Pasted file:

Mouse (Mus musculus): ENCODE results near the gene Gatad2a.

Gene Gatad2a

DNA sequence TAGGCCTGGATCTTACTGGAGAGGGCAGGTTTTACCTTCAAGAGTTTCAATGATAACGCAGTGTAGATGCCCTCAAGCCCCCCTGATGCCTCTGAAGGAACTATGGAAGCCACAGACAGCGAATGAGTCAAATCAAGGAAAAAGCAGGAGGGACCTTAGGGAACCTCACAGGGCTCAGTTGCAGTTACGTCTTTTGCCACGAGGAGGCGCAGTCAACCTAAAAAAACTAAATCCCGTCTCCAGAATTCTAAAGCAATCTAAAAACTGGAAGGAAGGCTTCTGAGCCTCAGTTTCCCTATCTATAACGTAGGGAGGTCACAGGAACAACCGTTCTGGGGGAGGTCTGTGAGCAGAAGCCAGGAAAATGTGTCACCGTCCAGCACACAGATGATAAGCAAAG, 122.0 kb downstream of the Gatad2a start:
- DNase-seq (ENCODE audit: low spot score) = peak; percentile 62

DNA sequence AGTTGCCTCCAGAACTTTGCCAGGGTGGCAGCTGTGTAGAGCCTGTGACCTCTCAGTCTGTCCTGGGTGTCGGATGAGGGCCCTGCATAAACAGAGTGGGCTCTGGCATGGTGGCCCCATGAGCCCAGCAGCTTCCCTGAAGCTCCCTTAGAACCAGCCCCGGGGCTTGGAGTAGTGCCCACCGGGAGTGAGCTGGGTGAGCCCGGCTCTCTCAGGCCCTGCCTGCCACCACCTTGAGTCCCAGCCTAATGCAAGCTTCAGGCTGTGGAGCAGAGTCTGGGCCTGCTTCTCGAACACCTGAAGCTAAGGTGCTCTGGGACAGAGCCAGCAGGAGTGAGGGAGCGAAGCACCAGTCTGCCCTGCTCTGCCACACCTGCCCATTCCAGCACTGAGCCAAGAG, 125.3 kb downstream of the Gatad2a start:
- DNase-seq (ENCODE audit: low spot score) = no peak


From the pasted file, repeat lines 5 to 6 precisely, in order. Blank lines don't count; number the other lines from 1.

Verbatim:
DNA sequence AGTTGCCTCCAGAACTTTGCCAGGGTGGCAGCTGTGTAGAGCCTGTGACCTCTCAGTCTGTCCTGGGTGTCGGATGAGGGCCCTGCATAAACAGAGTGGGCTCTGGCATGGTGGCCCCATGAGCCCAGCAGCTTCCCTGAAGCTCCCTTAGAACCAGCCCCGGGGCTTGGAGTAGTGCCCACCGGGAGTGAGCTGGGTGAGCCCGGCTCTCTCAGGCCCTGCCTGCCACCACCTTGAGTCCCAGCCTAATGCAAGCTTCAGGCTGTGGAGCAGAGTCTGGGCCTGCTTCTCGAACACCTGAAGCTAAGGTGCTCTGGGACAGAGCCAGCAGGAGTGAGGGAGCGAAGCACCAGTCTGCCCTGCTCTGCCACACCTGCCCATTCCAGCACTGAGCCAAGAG, 125.3 kb downstream of the Gatad2a start:
- DNase-seq (ENCODE audit: low spot score) = no peak